Extending Emacs Bookmarks to Work With EWW


Emacs bookmarks are pretty wonderful, you can bookmark almost anything: files, directories, info and help buffers, Magit buffers, elfeed searches and entries. And (naturally) you can extend Emacs to be able to bookmark almost anything you want. This note demonstrates how to extend Emacs to use the standard bookmark system with the EWW browser.

Let’s start by taking a closer look at what a bookmark looks like under the hood. When you type M-x bookmark-set Emacs adds a ‘record’ to the bookmark-alist. This list is then saved to a file (defined in the variable bookmark-default-file) so you don’t loose your bookmarks when you quit Emacs. The individual bookmark records look like this:

("(emacs) Bookmarks" (front-context-string . "13.8 Bookmarks\n=") (rear-context-string . " Up: Registers\n\n") (position . 251555) (filename . "/Users/oht/Applications/Emacs.app/Contents/Resources/info/emacs") (info-node . "Bookmarks") (handler . Info-bookmark-jump))

Let’s break that down piece-by-piece.

Detailed information about how bookmark records can be found by describing the variable bookmark-alist.

With a little imagination, one can envision a bookmark record for a webpage that looks something like this:

("Name of Webpage" (location . "https://example.com") (handler . eww-handler-function))

Emacs refers to a function which creates these records as a "bookmark make record function". In this case that function might look like this:

(defun custom-make-record-function () `(,(name-bookmark-function) (location . ,(get-url-function)) (handler . eww-handler-function)))

Emacs uses different functions to create each kind of bookmark; one function for bookmarking files and another for bookmarking directories. Defining which function to use in which context is the job of the variable bookmark-make-record-function. In our case we want to set that variable, when using EWW, to the name of our custom make record function. Then, when you type M-x bookmark-set Emacs will call your make-record function and insert the record into the bookmark-alist.

Now that we understand how it works, we can enumerate all the pieces we’ll need.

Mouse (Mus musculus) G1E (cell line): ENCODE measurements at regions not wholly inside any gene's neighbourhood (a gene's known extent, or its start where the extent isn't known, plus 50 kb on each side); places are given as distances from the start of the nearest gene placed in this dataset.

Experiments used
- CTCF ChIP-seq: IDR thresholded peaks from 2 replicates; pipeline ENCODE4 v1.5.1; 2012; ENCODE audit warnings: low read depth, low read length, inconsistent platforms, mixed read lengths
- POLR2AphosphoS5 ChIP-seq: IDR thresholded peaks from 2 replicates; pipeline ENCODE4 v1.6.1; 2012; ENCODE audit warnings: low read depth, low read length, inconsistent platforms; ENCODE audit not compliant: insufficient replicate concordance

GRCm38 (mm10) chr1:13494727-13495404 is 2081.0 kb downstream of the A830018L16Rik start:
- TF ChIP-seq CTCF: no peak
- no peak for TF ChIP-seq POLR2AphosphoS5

1. We need to write a function which creates a properly formatted bookmark record.
  2. We need a way to open the URL from the bookmark list, a ‘handler’ function.
  3. We need to set the variable bookmark-make-record-function locally when EWW buffers are created.

First, the make-record function. You can grab the url from EWW with the function eww-current-url but EWW provides no such function for getting the page’s title. You can, however, grab the page title with a little lisp: (plist-get eww-data :title). All together the complete make-record function looks like this:

(defun oht-eww-bookmark-make-record () "Make a bookmark record for the current eww buffer." `(,(plist-get eww-data :title) ((location . ,(eww-current-url)) (handler . oht-eww-bookmark-handler) (defaults . (,(plist-get eww-data :title))))))

(It’s not clear to me why the defaults part of this is needed but without it EWW will not properly update the :title when browsing pages. This fix was suggested by Joe Corneli.)

Second, the handler function for jumping to the URL:

(defun oht-eww-bookmark-handler (record) "Jump to a bookmark's url with bookmarked location." (eww (bookmark-prop-get record 'location)))

Third, we need to set the buffer-local variable bookmark-make-record-function to the name of our custom make-record function when using EWW. We do this by first defining a function which sets the local variable, then adding a hook to eww-mode which calls that function. Like this:

(defun oht-eww-set-bookmark-handler () "Assigns `bookmark-make-record-function' to a custom function." (set (make-local-variable 'bookmark-make-record-function) #'oht-eww-bookmark-make-record)) (add-hook 'eww-mode-hook 'oht-eww-set-bookmark-handler)

Now, when visiting a page in EWW you can type M-x bookmark-set and a bookmark will be created, and jumping to that bookmark will open the URL in EWW.

While this example is specific to the EWW browser, it should give you an idea of how you can extend Emacs’s bookmarking system in other ways.